One of the easiest clues to a quilt's date is this
claret red color for cotton prints, very popular from about 1890-1920.
There's some variety in the shade,
and you usually see it as a background behind a white figure.
It's not a clear red but a wine red.
The dyers and the catalogs called it claret after the
British term for red Bordeaux wine. I've also seen
it called Madeira, another kind of red wine.
At the turn of the 20th century quilters liked to mix wine reds and clear reds.
Something my mother warned me against.
Mixing reds was living on the edge to her generation,
born when these quilts were popular.
The dye was a new synthetic dye that was fairly reliable
although you can see a corner fading from light at the lower left.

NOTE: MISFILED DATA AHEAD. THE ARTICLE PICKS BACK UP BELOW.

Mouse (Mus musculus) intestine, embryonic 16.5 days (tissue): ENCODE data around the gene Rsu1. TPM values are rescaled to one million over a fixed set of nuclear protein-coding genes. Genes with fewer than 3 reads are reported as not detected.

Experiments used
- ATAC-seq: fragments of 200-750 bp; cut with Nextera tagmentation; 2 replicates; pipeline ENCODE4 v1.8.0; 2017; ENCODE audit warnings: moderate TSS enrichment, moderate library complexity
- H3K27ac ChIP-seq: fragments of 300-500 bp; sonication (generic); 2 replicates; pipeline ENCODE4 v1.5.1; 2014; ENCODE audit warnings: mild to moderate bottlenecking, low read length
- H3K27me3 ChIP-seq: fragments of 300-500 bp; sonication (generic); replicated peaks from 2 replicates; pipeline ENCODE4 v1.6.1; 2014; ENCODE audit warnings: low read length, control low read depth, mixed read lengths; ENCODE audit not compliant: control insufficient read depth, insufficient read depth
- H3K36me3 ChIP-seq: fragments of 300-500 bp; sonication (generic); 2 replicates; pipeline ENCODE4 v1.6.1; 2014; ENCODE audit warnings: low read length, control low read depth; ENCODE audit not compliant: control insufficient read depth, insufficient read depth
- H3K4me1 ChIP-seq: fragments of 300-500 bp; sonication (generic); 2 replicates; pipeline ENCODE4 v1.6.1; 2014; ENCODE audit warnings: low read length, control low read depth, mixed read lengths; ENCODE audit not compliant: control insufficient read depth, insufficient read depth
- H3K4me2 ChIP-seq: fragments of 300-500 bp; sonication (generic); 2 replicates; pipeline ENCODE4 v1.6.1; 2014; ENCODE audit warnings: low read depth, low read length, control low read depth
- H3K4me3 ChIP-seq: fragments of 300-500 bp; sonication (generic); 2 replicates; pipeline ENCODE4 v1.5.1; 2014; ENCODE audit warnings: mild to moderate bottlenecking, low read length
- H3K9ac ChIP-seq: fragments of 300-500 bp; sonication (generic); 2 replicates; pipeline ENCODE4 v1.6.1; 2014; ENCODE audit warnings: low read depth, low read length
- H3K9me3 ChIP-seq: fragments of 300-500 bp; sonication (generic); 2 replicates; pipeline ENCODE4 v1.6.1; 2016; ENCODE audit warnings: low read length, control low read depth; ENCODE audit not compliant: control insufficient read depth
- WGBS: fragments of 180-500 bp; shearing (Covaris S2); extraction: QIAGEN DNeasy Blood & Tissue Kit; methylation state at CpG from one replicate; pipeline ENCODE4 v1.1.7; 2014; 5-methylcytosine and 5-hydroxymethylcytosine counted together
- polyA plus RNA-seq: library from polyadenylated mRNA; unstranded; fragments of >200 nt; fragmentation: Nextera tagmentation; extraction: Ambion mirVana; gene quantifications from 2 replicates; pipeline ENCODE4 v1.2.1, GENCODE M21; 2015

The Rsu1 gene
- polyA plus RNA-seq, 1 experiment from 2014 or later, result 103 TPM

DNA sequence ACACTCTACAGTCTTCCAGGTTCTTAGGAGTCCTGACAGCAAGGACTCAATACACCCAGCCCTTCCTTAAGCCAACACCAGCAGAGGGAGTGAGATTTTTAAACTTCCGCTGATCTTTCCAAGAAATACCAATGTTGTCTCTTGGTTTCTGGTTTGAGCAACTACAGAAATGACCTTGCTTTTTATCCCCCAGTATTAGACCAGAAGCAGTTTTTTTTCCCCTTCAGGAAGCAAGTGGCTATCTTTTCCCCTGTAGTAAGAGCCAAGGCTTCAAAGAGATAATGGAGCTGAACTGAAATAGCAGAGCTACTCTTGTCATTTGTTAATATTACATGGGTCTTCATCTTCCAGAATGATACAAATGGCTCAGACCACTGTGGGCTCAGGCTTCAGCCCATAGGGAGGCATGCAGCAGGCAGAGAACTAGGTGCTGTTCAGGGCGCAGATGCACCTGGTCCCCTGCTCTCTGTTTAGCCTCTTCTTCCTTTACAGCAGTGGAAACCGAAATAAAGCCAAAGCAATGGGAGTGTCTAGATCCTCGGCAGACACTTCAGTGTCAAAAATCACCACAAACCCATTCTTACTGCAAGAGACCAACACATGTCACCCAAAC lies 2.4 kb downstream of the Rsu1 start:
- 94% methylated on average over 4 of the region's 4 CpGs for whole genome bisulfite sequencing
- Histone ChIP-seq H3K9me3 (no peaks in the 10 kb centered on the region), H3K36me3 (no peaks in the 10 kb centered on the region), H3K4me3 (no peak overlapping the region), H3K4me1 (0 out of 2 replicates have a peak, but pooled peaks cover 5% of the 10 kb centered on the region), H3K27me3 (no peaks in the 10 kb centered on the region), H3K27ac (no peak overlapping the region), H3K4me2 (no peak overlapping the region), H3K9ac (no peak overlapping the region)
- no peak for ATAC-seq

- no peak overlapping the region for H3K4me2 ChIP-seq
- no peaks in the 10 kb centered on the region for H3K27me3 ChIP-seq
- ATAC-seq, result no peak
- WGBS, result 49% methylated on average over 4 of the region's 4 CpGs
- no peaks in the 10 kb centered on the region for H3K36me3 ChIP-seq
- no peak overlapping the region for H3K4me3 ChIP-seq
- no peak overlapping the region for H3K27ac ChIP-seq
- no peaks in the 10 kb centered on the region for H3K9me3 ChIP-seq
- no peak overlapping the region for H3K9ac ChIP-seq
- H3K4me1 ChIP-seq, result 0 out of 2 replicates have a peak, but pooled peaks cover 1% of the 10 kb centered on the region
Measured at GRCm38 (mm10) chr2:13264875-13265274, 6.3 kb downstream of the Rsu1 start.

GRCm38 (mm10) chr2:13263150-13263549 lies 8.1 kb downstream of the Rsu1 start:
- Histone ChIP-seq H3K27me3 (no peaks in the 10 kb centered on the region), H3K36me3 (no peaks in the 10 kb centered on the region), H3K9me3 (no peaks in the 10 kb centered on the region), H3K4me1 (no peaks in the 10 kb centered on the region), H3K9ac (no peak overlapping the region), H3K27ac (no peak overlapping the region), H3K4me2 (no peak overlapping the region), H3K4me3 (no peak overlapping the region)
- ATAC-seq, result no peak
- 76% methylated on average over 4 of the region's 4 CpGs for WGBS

Bleach could be hard on claret reds too.
Rocky Road to Kansas
Claret was very fashionable with quilters
who produced some great compositions
with the grays, blacks, indigo blues and reds
that were newly available at the time
They liked to mix them with shirting prints and plain whites.
This light gray shade of synthetic indigo called Cadet blue
was often mixed with the claret.
A very up-to-date look 100 years ago.
Like the rest of the quilts here
the general dates on the Mohawk Trail quilt above are 1890-1920.
The claret is such a good clue.
In an era of unstable dyes
claret red prints were inexpensive and reliable.
a top sold at the American Quilt Study Group's
benefit auction a few years ago.
Deb Rowden owns this machine-appliqued quilt of
claret and other reds. You don't often see appliqued quilts
in the 1890-1920 period but the color and print
style is a good clue to that date.
Quilt dated 1918.
As the years went by the figures became simpler.
The color may be the same but the later multi-colored, mid-century prints
are very different in style.
Claret and white prints are a reliable clue to a date of 1890-1920.